To all fathers: One day isn’t too much to ask

Another View
By: Tony Hazarian, publisher, Auburn Journal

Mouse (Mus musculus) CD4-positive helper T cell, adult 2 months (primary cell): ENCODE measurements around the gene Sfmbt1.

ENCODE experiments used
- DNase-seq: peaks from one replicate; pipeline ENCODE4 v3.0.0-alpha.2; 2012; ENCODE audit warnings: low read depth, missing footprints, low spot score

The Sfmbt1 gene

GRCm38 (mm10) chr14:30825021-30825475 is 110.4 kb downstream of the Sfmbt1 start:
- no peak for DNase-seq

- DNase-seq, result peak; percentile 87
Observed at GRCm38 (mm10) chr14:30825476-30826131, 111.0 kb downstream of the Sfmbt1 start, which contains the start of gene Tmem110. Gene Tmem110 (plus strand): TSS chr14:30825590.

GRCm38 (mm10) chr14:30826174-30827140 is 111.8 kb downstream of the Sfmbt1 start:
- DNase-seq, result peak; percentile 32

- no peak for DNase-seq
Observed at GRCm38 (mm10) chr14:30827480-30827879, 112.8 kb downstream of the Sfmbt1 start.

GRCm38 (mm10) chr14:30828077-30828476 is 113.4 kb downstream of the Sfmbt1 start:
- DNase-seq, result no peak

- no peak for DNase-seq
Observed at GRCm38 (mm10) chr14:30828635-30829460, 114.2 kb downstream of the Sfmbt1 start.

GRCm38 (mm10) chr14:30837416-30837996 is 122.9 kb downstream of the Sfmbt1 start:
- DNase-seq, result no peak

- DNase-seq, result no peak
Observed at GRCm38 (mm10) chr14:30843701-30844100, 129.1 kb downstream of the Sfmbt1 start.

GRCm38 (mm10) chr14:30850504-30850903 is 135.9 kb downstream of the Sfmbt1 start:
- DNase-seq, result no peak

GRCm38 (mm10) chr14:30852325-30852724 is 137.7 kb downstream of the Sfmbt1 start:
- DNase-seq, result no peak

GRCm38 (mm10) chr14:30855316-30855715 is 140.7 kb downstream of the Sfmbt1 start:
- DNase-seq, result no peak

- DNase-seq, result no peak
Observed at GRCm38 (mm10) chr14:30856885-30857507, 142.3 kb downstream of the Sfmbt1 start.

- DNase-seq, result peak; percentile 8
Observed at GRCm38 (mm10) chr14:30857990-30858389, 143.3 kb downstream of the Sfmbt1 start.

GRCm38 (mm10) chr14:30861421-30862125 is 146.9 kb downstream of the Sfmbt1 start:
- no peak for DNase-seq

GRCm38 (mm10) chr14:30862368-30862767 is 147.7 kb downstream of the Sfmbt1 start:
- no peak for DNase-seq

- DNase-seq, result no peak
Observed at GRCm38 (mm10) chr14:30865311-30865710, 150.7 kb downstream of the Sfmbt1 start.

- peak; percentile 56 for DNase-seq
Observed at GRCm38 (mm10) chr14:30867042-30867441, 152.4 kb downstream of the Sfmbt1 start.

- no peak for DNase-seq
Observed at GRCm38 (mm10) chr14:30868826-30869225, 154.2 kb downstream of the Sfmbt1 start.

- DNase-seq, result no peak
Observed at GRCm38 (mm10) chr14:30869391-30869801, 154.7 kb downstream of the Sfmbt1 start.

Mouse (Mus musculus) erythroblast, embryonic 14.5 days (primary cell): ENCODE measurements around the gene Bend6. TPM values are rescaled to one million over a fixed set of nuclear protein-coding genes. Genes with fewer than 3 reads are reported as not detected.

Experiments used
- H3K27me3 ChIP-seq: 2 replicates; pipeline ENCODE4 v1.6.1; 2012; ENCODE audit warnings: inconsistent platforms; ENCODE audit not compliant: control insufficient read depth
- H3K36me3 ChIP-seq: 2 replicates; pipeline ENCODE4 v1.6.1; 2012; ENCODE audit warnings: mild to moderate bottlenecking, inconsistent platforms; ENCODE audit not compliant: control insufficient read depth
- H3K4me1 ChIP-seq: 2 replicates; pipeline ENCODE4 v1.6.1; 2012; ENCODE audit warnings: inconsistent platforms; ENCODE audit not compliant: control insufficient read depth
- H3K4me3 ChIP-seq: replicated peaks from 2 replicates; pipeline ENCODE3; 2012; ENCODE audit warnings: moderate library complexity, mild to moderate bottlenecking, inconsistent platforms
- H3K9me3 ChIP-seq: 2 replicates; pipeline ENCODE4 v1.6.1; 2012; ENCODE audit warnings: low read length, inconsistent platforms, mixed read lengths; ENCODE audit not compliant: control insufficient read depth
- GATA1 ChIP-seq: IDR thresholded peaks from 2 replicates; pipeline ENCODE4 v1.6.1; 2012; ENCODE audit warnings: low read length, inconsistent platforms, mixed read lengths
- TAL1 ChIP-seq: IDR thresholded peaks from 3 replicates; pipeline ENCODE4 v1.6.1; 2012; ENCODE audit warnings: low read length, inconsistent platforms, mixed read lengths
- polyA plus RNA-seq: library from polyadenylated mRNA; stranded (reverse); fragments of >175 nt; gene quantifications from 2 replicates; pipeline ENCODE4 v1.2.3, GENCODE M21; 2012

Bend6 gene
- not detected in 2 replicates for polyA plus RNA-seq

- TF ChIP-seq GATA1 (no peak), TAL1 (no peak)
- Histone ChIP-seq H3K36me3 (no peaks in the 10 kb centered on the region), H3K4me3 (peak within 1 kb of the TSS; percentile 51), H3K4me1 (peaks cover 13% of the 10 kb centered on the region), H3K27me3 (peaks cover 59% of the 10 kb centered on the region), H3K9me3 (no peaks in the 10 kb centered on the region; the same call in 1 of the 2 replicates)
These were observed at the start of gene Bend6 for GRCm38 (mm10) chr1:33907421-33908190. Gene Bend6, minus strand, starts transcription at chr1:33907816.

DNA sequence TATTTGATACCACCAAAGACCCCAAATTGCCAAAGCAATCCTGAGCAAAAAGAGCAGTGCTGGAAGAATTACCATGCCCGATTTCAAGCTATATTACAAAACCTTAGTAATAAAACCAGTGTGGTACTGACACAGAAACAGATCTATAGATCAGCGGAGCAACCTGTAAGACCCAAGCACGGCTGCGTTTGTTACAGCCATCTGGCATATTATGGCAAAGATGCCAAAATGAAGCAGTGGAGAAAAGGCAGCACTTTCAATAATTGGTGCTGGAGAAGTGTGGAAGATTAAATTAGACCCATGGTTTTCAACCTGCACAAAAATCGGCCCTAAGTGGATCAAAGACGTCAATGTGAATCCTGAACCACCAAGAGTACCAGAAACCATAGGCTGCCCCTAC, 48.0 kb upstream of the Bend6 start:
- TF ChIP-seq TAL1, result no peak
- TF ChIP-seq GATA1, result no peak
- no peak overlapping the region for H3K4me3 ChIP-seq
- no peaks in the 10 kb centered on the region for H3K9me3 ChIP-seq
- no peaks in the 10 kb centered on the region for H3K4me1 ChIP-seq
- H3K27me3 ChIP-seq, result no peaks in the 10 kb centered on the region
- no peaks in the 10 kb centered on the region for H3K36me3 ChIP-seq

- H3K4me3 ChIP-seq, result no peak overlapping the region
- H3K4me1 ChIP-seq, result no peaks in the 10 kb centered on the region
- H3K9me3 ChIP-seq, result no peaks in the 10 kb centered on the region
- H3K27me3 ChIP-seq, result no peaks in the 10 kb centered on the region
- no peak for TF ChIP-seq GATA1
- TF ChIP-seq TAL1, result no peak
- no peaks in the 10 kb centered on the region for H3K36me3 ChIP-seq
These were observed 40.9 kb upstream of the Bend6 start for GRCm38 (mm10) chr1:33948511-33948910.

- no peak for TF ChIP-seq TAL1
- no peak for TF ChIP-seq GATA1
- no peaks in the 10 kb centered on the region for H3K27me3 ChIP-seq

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Today is Father’s Day, a stereotypical day – for some – of bad ties, beer and barbecues. For me, it’s more than that. While a cold one and a hot steak never get old, I’ve got enough bad ties in my closet to last the rest of my life. So please, no gifts. Father’s Day is personal, and reflective, and reverential. It’s about following in my Dad’s footsteps. And I wonder: Will my kids view me the same way one day? My Dad’s story isn’t sensational, but rather typical of those of the “Greatest Generation.” Born in Lebanon in 1922, his family escaped Armenian persecution in the region and immigrated to Wisconsin where extended family had settled. A Depression survivor, he served valiantly as an Army mechanic in Japan during World War II. He came home, earned a bachelor’s degree on the G.I. Bill, and married his college sweetheart – a good Midwest farm girl – in 1951. He became a high school teacher, and when the West called, he answered. With three small children, they packed up the Mercury and moved cross-country to the agricultural burg of San Jose, where he was offered a teaching position at San Jose State College. My Dad saved everything he had for a down payment on a four-bedroom house; asking price, $14,000. Across the street were prune and apricot orchards as far as the eye could see. The deal nearly fell through, but the builder trusted my Dad and loaned him about $1,000 on a handshake. Two boys later, our family of seven grew up – way too fast, just like today. My Dad built an adjoining carport on the house and converted the old garage to a family room where we all gathered every night. At 1,400 square feet, our home felt like a castle compared to the homes of my friends. Our summer vacations weren’t spent on the beaches of Hawaii or the streets of Rome, but visiting family in Racine and Menomonie, the Wisconsin towns where my Dad and Mom grew up. Each July or August we’d pack up the station wagon and head east. In the beginning it was a full day’s drive from San Jose to Donner Summit – with a stop in Auburn, of course – but that drive extended as Interstate 80 was completed. As the years passed, the passenger list got shorter as my brothers and sisters graduated from high school or got summer jobs. Eventually, flights replaced fill-ups, but Fiji or France never replaced family. My folks will make their annual trip to Wisconsin in September. What I didn’t know at the time was that those vacation savings were going into the bank for our college educations. Nothing was ever mentioned. But when the time came, the money was there. A few years ago, my brothers and I decided it was time to pay Dad back by taking him to baseball spring training in Arizona. As long as he kept up, we’d take care of all the arrangements. Trouble was, he was still the Dad. That first night in Phoenix, he picked up the dinner tab, grabbing the check like a crazed fan reaching for a foul ball. If our tradition was to treat him, his tradition was going to treat us. Nothing has changed on our five “boys only” trips to the desert. My Dad has taught me much. When I was struggling in a junior golf tournament, he was there with an encouraging fist pump for the next hole. When my waddling 2-year-old daughter fell, scraping her forehead, he bought her a stuffed Barney dinosaur doll. And when my first marriage ended, his hug offered comfort born from a generation of love, understanding and forgiveness. Like my Mom, he opened his arms to my new family, allowing my wife and stepchildren a glimpse at the man I will always strive to be. While his gait might be slower and his naps more frequent, his eyes twinkle brightest at the thought of his family. He says his children are his greatest accomplishment, and when I look at my brothers, sisters, nieces, nephews and extended branches of the family tree, I see why. Patience. Humility. Kindness. Generosity. If I have any of these qualities, they didn’t come from lectures or speeches from my Dad, but from his behavior. I’ve learned from my Dad that it doesn’t matter what I say to my kids unless I live up to the words I speak. And if I say nothing, let my actions speak for me. So thanks, Parnik Hazarian, for everything. You’ve taught me that being a good father isn’t easy, but it can be so rewarding when you take one day – even just a few moments of one day – to reflect on what being a father really means. And to all the other dads, stepdads, grandpas and great-grandpas, Happy Father’s Day. You deserve your day of honor.